Year of Award
Master of Arts (MA)
Department or School/College
Department of Psychology
David Schuldberg, Christine Fiore, Ryan Tolleson-Knee, John Hunt
AIRI, empathy, Interpersonal Reactivity Index, schizotypy, schizotypal traits, schizophrenia, subjective experience
University of Montana
The elaborate and multidimensional systems that are involved in the personal and subjective experience of empathy are largely unexplored. Nevertheless, when empathy is measured as a static trait there is considerable evidence that individuals diagnosed with schizophrenia and schizotypy demonstrate altered and reduced empathic abilities respectively (Thirioux, 2014). The aim of this study was to investigate the effect that the context of reading literary fiction has on a portion of the process of empathic responding in relation to schizotypal traits, taking into consideration personal factors including current mood. A new measure for the use of momentary assessment of empathy was developed and tested based on the IRI (Davis, 1980) called the AIRI (Adapted Interpersonal Reactivity Index). Psychometric analyses indicate that AIRI is an adequate measure of empathy, particularly for the use of real-time data collection. The internal consistencies of the AIRI scales are comparable to those of the IRI, and in general AIRI scales are correlated with similar IRI scales and with the TEQ as expected. The AIRI Perspective Taking scale has equally low correlations with the Hogan Empathy Scale as the corresponding IRI scale. Results include that, as predicted, the participants’ SPQ total scores are positively associated with the Personal Distress scale of the IRI and are not correlated with the IRI Empathic Concern Scale of the IRI. However, contrary to predications, the participants’ SPQ total scores were not significantly associated with the Perspective Taking scale of the IRI (although the association was negative, as predicted), and the participants’ total SPQ scores were positively correlated with the AIRI Fantasy scale (contrary to prediction). Although there was no control group, there is some evidence that reading a fictional narrative increased Perspective Taking scale scores on the IRI, and results showed a decrease on Fantasy Scale and Personal Distress items on the IRI. Using a piece of literary fictional narrative as a stimulus to elicit empathy holds promise for future studies and suggests including literature, the arts, and the assessment of subjective experiences of schizotypal populations, as the current study’s results showed the AIRI to be more highly correlated with the participants SPQ score when compared to the original IRI. We are hopeful that the adapted version of the IRI developed here, when used with real-time elicitation of empathy using a fictional literary narrative, should help to understand state empathy better, highlighting the importance of context, mood, and personal experience in those with varying levels of schizotypal traits, as well as being useful in other research on empathy.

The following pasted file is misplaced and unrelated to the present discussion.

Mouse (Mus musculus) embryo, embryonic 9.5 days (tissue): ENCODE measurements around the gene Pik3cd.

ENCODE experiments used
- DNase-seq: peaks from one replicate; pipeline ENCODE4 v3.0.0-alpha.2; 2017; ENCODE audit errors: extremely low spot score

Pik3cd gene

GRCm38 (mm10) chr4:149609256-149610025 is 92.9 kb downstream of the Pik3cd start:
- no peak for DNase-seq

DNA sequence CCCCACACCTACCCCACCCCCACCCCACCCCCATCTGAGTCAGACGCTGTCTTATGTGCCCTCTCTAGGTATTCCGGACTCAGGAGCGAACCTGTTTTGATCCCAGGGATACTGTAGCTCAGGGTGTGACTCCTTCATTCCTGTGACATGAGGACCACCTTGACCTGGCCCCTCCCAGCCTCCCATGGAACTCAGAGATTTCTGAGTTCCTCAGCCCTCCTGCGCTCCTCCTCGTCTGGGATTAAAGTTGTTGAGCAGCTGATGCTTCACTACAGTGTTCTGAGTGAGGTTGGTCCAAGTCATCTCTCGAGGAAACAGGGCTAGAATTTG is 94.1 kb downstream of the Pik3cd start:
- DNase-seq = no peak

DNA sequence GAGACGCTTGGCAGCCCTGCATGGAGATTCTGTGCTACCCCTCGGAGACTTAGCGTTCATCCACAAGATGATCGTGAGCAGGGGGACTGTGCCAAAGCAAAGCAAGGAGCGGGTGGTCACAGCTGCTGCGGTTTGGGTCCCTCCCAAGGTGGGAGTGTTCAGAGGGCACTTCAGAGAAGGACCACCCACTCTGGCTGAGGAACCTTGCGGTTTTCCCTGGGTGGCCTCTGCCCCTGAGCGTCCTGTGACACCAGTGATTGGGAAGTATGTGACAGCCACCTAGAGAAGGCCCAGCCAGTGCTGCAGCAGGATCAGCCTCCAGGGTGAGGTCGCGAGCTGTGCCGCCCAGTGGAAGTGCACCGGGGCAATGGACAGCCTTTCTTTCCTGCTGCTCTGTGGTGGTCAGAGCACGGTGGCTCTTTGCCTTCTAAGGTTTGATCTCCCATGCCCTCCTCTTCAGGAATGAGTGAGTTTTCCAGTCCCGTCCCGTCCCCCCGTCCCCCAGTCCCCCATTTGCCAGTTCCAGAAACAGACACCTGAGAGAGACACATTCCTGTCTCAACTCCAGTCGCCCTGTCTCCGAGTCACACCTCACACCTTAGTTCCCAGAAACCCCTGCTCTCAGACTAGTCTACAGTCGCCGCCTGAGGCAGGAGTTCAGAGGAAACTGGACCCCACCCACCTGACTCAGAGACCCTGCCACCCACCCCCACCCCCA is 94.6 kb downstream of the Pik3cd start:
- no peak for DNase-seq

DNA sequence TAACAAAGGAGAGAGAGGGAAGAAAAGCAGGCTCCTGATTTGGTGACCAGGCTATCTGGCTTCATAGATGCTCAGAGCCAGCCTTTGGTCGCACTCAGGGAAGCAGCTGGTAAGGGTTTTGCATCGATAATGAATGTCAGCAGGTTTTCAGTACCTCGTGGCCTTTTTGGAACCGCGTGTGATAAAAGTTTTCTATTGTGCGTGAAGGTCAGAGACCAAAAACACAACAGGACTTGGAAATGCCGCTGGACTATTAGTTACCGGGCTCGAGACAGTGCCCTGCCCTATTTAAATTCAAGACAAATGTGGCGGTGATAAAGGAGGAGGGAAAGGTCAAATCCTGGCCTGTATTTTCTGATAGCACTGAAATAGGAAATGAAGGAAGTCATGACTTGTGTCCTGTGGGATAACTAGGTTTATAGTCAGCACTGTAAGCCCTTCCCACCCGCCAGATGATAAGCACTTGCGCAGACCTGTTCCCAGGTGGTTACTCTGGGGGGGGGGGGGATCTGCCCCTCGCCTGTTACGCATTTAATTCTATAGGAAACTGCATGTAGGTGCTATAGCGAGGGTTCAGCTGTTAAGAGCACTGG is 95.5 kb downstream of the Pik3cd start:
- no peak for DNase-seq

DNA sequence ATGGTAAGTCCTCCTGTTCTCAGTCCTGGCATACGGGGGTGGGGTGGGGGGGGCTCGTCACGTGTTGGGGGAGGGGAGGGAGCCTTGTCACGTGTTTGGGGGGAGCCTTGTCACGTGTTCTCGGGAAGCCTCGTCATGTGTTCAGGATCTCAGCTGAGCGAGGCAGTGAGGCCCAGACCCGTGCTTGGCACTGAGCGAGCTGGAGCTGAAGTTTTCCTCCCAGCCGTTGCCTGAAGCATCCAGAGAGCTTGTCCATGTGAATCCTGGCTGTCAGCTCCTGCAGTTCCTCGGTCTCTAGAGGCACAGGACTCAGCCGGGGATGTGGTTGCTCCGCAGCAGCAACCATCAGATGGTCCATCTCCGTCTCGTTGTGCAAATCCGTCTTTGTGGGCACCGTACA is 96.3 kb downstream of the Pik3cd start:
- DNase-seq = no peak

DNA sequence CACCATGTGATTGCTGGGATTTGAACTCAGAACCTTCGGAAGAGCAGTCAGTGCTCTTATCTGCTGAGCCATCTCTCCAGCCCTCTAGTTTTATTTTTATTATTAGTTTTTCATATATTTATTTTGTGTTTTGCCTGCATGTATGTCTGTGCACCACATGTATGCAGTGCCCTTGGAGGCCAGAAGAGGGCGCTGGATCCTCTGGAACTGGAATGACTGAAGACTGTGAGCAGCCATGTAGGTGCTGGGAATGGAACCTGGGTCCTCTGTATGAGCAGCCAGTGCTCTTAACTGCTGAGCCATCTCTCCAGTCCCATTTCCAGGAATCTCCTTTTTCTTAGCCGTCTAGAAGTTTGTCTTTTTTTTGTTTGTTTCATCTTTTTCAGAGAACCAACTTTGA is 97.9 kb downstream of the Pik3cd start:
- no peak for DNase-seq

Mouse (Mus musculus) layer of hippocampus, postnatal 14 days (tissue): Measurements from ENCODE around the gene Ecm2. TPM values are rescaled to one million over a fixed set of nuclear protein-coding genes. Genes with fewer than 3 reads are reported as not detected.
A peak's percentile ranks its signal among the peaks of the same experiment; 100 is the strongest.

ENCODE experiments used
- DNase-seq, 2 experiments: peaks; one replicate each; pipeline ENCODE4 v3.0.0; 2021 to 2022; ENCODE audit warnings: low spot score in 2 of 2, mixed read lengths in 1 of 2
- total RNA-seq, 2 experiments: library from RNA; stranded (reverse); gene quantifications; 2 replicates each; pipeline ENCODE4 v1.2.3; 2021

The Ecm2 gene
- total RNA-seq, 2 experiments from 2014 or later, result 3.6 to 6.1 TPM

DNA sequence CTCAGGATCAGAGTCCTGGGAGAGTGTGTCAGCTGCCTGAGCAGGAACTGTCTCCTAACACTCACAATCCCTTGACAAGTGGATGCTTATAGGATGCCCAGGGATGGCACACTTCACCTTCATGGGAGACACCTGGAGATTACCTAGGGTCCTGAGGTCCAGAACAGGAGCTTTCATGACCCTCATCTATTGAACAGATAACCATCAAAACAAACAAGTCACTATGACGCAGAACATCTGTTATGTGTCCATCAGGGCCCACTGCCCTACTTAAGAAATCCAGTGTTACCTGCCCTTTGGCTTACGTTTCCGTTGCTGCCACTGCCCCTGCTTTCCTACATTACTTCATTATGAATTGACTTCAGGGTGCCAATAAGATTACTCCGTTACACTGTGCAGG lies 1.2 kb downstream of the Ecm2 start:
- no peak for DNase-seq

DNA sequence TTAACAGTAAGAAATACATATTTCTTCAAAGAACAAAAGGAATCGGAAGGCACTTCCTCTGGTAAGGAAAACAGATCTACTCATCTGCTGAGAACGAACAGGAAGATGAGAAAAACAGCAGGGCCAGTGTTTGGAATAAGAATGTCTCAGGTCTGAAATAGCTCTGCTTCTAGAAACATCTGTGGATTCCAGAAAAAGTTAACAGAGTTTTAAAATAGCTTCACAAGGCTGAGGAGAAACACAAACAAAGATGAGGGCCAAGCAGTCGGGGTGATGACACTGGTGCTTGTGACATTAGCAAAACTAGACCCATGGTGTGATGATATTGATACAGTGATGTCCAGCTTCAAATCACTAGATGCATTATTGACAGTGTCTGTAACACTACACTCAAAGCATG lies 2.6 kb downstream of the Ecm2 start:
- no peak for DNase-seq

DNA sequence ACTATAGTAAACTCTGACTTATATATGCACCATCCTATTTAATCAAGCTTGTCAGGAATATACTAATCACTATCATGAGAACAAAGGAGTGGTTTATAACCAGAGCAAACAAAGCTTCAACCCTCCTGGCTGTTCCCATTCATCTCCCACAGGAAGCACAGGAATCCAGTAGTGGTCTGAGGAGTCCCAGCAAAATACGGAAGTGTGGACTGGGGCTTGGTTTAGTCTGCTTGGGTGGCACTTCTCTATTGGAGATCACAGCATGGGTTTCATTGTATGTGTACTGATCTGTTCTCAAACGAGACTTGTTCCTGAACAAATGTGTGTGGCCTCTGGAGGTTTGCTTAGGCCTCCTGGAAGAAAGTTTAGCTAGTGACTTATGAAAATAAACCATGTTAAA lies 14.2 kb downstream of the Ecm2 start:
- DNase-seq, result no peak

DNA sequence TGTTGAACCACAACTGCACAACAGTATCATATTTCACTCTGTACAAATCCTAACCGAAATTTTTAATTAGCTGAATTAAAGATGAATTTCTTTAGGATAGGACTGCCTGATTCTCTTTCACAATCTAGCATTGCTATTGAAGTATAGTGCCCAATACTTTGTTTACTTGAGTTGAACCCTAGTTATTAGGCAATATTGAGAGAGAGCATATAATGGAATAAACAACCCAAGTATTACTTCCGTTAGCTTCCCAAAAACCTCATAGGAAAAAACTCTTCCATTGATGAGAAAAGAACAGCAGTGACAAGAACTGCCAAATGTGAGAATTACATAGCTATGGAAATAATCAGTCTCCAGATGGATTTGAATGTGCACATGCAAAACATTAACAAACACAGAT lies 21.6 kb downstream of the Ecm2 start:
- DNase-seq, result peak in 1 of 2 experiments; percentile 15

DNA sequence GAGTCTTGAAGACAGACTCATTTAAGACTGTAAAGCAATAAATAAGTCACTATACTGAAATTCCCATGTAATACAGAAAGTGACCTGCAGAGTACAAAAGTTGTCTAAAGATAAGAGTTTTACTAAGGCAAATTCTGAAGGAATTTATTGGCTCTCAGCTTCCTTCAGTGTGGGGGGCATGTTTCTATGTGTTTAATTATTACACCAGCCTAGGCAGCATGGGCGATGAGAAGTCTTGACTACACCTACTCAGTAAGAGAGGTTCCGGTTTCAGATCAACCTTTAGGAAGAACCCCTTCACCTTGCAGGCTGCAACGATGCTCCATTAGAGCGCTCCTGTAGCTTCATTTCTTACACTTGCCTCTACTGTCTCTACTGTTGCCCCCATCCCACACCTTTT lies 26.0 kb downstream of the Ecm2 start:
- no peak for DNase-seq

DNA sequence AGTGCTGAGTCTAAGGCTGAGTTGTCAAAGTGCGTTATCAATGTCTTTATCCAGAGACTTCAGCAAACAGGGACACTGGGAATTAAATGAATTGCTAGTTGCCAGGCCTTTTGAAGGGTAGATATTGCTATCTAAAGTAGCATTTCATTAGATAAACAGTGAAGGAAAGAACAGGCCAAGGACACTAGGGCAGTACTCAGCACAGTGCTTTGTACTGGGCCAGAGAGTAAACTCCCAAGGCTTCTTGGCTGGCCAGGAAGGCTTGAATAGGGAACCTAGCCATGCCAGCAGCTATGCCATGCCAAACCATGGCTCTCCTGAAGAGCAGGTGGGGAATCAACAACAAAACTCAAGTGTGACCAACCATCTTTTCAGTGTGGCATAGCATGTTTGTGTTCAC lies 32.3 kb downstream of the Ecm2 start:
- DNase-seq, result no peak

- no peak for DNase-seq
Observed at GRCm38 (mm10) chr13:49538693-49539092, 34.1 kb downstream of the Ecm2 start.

Neuman, Christa "Anahata", "SUBJECTIVE EXPERIENCE OF EMPATHY IN SCHIZOTYPY ELICITED BY LITERARY FICTIONAL NARRATIVE" (2017). Graduate Student Theses, Dissertations, & Professional Papers. 11083.
© Copyright 2017 Christa "Anahata" Neuman